The Clinic made news when it began listing prices for its most commonly used imaging services and procedures online in May at everettclinic.com/price
The Everett Clinic is making news for showing leadership in price transparency:
- “Everett Clinic starts listing some ‘retail’ prices online,” The Seattle Times
"We’re working hard to eliminate the waste, and you improve quality and lower the cost.” – Dr. Al Fisk, Chief Medical Officer, The Everett Clinic
It sends a signal to their patients to talk to them about cost,” said Mary McWilliams, executive director of the Washington Health Alliance, a nonprofit supporting health-care reform. “It’s a very important development that they understand that patients want to know more about costs and the system needs to be more transparent.”
- “The Everett Clinic revealing charges for some tests,“ The Herald
"Patients deserve transparency on what the prices will be…We're really trying hard to have patients understand what their out-of-pocket costs will be for the services here, particularly when it's the more expensive services that they need,” Rick Cooper, Chief Executive Officer, The Everett Clinic
- “Everett Clinic posts prices online for some services,” Puget Sound Business Journal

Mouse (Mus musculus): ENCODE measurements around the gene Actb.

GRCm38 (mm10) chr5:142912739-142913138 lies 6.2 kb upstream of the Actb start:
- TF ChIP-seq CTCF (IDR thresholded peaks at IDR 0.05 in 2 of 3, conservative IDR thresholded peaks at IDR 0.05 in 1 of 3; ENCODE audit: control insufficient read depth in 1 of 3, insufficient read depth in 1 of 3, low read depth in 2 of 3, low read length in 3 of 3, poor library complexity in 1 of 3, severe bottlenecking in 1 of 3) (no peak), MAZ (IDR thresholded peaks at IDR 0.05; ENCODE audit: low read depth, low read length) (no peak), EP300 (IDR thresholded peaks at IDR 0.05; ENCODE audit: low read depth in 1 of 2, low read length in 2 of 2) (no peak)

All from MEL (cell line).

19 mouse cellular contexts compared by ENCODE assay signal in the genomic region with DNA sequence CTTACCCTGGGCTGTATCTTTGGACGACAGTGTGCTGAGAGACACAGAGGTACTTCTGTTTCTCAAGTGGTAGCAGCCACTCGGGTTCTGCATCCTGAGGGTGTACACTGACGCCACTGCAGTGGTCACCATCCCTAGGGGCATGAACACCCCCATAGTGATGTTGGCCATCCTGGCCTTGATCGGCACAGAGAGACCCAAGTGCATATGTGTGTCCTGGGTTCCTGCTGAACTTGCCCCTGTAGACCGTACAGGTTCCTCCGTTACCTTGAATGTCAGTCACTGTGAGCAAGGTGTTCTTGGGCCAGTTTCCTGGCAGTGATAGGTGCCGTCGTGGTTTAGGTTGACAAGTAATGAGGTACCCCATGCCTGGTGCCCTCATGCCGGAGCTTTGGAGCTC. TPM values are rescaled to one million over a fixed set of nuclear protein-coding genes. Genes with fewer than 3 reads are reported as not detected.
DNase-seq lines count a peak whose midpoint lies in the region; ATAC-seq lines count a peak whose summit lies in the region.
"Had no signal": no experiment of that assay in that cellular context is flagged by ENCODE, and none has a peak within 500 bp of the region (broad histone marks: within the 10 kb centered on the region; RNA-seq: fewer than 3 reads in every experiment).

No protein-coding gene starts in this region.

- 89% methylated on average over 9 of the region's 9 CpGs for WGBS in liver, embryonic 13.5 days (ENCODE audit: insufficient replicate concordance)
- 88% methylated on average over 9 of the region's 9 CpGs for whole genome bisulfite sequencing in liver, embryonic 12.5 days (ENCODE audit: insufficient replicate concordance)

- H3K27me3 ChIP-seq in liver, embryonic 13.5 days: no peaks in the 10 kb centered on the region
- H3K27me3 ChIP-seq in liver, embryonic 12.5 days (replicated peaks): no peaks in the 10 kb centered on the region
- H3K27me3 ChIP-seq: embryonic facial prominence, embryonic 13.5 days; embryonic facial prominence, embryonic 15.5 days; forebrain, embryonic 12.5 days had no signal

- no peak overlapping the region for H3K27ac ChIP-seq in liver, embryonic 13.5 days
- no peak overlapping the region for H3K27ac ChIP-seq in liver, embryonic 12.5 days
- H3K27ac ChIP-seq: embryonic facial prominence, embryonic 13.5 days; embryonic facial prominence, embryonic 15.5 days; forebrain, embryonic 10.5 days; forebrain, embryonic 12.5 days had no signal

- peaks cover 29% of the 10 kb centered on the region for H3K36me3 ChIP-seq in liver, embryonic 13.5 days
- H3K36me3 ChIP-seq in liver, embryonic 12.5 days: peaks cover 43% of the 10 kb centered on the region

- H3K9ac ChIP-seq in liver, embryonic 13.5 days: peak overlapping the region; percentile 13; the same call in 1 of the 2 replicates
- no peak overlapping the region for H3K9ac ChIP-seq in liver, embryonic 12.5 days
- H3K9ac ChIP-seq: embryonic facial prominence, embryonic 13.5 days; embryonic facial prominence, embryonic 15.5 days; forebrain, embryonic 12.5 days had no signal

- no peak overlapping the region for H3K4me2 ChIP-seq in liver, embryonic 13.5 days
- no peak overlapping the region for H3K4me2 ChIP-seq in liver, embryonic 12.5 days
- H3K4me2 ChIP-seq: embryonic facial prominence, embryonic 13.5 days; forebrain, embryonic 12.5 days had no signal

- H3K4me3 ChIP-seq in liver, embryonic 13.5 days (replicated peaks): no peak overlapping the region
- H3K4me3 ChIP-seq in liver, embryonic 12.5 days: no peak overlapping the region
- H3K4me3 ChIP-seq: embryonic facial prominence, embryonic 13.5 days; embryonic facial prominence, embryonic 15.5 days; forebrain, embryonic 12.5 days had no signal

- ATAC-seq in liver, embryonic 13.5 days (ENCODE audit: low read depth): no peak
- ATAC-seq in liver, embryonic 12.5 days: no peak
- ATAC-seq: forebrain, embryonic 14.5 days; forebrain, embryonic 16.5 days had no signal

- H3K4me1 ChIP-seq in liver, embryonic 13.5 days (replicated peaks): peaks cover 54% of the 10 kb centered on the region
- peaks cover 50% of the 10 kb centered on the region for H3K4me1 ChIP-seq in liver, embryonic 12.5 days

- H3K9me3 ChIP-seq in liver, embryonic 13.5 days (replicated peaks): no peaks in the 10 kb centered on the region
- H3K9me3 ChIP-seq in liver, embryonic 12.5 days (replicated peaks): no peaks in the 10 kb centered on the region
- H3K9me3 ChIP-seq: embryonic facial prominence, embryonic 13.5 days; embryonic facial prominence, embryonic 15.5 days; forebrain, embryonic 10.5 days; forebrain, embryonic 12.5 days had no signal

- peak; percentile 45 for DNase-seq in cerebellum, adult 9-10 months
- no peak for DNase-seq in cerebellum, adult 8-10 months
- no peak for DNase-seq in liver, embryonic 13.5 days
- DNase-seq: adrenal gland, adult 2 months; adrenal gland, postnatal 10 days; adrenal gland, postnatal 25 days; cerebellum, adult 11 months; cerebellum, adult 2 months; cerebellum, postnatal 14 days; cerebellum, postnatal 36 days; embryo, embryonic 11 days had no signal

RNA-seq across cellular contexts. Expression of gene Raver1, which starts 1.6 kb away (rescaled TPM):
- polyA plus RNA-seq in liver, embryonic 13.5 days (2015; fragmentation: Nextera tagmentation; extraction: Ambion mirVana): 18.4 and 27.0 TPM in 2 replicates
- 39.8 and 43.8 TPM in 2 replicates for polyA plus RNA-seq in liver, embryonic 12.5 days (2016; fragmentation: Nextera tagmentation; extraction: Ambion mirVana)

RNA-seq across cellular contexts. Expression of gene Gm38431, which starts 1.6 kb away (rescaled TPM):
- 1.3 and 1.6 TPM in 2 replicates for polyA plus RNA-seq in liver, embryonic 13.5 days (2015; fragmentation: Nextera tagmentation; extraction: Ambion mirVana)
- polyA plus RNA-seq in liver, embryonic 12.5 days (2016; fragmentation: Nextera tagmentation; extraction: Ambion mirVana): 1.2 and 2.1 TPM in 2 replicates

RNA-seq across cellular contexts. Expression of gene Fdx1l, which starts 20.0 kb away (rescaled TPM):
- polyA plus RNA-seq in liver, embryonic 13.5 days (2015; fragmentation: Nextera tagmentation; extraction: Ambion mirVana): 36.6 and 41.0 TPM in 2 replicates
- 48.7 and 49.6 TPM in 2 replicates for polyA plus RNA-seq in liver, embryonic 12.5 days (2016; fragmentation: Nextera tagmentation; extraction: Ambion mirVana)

"In a competitive market, patients should be able to choose knowing what the quality and cost is,” said Dr. Al Fisk, Chief Medical Officer, The Everett Clinic
“With higher deductibles and increasing out-of-pocket expenses, patients are demanding greater transparency in healthcare costs,” said Rick Cooper, CEO of The Everett Clinic. “Pricing information can help patients make informed decisions about getting quality care at a reasonable price.”
Posting prices will be part of an organization-wide effort to ensure patients receive the most affordable and best care possible. The Clinic recently reduced overall fees by 10 percent for uninsured patients and patients paying for services not covered by insurance.
The Everett Clinic has been a strident supporter of price transparency. A Robert Wood Johnson Foundation report in April praised the Clinic for its efforts to lower healthcare costs and for its support for a state all-payer claims database that would enable anyone to compare the cost of health care services from any provider.
During the 2014 legislative session, a bill that would have created such a database was amended before passage. The original bill would have required all health insurance plans to publicly list how much they pay care providers, so consumers could compare prices. The amended bill made it voluntary for private health plans to list their pricing. As a result only state-run health insurance plans and Medicaid will be required to provide information to the database.
Cooper said The Everett Clinic will continue to advocate for greater health care transparency because it promotes higher quality and more cost-effective care. Healthcare systems can be motivated to make necessary changes when they see other organizations providing the same quality service at a lower cost.
“Being transparent with our prices is the right thing to do for our patients,” Cooper said. “We know patients are comparison shopping for healthcare, and pricing is a factor in their decisions.”